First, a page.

Hoyt Introduction Socrates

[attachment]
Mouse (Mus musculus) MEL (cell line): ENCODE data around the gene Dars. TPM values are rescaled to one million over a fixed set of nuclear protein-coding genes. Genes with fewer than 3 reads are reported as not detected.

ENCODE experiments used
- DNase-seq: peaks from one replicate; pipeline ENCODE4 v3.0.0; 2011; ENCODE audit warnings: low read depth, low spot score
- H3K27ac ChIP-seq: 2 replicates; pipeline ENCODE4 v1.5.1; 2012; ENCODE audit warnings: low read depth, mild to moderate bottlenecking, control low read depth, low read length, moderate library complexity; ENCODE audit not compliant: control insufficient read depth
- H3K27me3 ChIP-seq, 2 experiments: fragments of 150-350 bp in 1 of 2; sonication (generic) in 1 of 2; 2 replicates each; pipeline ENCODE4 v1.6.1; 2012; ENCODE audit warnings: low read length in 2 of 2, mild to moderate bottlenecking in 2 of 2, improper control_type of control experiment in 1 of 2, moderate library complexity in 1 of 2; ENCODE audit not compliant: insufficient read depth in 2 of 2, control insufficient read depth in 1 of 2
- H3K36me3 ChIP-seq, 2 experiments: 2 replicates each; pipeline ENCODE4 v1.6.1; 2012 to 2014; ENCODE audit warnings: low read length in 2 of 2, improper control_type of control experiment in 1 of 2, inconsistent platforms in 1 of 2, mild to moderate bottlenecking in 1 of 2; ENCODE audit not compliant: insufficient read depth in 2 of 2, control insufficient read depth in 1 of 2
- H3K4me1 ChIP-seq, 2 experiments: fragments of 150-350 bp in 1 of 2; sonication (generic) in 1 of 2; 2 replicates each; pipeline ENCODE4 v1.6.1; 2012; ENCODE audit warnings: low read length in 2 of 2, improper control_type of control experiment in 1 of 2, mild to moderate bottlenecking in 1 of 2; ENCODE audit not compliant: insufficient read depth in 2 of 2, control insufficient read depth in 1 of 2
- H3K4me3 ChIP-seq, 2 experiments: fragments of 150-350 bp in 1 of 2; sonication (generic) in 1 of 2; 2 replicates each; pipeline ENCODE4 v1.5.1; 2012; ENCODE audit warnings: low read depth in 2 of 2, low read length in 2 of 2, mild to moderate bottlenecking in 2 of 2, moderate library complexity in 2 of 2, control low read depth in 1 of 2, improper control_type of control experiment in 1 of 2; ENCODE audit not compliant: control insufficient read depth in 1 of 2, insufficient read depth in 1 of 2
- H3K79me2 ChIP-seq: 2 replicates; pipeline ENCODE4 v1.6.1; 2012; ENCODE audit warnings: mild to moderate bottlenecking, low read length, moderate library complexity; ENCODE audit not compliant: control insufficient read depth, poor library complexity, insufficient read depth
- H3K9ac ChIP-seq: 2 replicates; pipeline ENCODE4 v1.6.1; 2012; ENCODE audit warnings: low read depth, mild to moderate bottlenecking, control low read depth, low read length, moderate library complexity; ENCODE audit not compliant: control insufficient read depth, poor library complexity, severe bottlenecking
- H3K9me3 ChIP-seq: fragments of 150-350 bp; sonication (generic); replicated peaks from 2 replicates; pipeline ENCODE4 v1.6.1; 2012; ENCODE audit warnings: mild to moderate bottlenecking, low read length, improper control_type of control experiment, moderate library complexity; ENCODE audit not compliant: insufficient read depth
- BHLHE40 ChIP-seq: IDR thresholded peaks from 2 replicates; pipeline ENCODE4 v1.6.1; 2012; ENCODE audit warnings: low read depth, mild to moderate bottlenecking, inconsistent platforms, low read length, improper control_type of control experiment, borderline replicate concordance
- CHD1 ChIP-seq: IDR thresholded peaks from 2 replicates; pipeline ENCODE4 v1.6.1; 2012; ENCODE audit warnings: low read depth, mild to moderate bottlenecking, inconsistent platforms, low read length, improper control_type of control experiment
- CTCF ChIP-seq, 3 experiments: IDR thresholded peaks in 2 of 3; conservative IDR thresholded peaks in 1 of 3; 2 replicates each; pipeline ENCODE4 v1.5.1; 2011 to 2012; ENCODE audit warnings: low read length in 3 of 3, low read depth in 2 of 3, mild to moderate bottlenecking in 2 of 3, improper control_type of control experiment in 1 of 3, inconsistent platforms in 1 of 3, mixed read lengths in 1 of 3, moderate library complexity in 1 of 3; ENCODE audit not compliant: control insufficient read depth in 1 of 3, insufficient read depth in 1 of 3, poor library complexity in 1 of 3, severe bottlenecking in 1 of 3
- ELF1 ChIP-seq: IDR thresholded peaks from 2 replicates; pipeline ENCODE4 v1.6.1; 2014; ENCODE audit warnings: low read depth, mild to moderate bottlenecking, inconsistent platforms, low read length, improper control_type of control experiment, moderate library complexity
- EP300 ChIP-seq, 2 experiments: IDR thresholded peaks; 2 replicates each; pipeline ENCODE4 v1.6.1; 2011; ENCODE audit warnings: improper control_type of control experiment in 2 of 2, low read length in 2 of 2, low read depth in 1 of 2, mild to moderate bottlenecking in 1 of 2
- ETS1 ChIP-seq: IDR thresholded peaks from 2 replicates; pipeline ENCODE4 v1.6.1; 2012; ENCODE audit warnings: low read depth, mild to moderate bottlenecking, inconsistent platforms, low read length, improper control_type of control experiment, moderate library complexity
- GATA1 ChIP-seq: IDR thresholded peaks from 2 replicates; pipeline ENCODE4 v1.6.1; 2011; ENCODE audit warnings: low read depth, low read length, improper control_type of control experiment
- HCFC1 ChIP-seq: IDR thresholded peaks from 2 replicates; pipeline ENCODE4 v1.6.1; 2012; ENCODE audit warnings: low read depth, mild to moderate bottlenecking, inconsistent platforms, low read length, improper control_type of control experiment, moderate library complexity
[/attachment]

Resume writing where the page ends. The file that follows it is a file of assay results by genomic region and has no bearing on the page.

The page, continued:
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Unformatted text preview: or a manuscript utes to the transla- they make a dif- it be immediately a the texts. These otably Burnet and ion marks in the :es in the original an up for the sake 2 generous grants 1 ugraphy to include mt for his help in for the 1998 print- [6 division of labor [‘GW. 1 draft translation; 1 their differences. ,tation with GSW. translation; TGW TGW; the rest by .d wrote the com- THOMAS C. WEST ACE STARRY WEST Author: Thomas West and Grace Starry West Four Texts on Socrates Used by permission of the publisher, Cornell University Press. Introduction This collection contains four well-known works that present the thought and way of life of Socrates as they come to sight in confronta- - tion with his political community. The Platonic dialogue Euthyphro takes place just before Socrates’ trial on a charge of impiety and corrupting the young. The theme of the Euthyphro is a question—"What is piety?”—that is crucial to under- standing the charge against him. In the Apology of Socrates, we are given Plato’s version of Socrates’ defense speech at that trial. The Crito shows us Socrates, now in prison awaiting the death pen- alty, persuading his oldest friend that it is better for him to stay in Athens and die, rather than to escape to another country and live in exile. Aristophanes’ Clouds puts forward in comic form a profound cri- tique of Socrates by a leading poet of the day—a critique that appears to lend support to the much later prosecution presented in Plato’s Apol- ogy. Socrates mentions the play in his defense speech. It is a leading cause, he says, of the prejudice against him that led to his trial. To understand these seemingly simple but actually very rich writ- ings, there is no substitute for close study and meditation on the texts themselves. This Introduction and the works in the Selected Bibliogra— phy at the end of this book may be consulted as aids to that study. The Modern Rejection of Reason The modern image of Socrates on trial is of a defiant philosopher standing alone against his city and daring to repudiate its narrow- minded superstitions. Socrates is often hailed as a forerunner of mod- ern liberalism, but he did not assert against Athens a right to individ- ual self-expression. He did not believe in "the right to define one’s own concept of existence, of meaning, of the universe, and of the mystery of human life."1 1US. Supreme Court, opinion by Justices O’Connor, Kennedy, and Souter, Planned Parenthood 1). Casey, 112 S. Ct. 2791 (1992), 2807. 9 00 85.09830: gamma. monnmnmm 50530 :02 Em. 00? 38mm 2.8 0155. 00m? 8 cm magma 0% wsoiQOm 0m 27% mm 1mg. mp: §0§mmmm mm :0, 9m mmBm mm 0058:. monamnmm 38me 8 0m?“ 8 00583 8H 23m: :0 830st mm. 85: 8:5 Um mg”? = 05 :0" 0.539. 23952. 500m 03883 2mg @8853 8 <m5mnmEm 36:30? woman 86:30? 0.. $588 “58050— mozinmosm 000:" ..0:m.m 02: 8:83 0m 800658... 89.28. 065008 200 8m 3:: 0005 mm? 8.8 285%. 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Socrates knows that he does not know, and, we may add, he knows what he does not know, namely, ”the greatest M. II Therefore, he knows enough to establish for himself a way of life de- voted to asking and thinking about those most important matters. He calls that way of life ”philosophy.” Tentatively, but for practical purposes fi- nally, virtue is defined as the philosophic life. The conditions for that life include qualities of soul and political institutions conducive to supporting the philosophic life. This is the Socratic answer. Thus Socrates’ thought is characterized by an uncompromising dedica- ' tion to knowledge, but also by a moderation that stems from his awareness of his own ignorance. Socrates’ achievement, which deserves our careful consideration, was to combine rigor with skepticism without giving in to the temptation of absolutism on the one extreme or relativism on the otha'. This Socratic insight, applied to our own time, may offer a basis for de- fending a healthy constitutionalism—one that secures political liberty on the basis of the consent of the governed, without hasitating to check the licen- tious conduct that would destroy freedom as well as the philosophic way of life. Freedom secures the philosopher’s ability to inquire. Democracy and finfitedgovernmentareareasonableresponsetoflreboastfulnessofflrose who claim on the basis of expertise that they alone should rule—the same boastfulnsss exposed by Socrates when he examined the intellectuals and politicians of his day. And finally, morality secures the conditions of freedom by teaching citizens to stand up against those who would oppress them, to restrain their destructive passions, and to respect each other’s rights." ...
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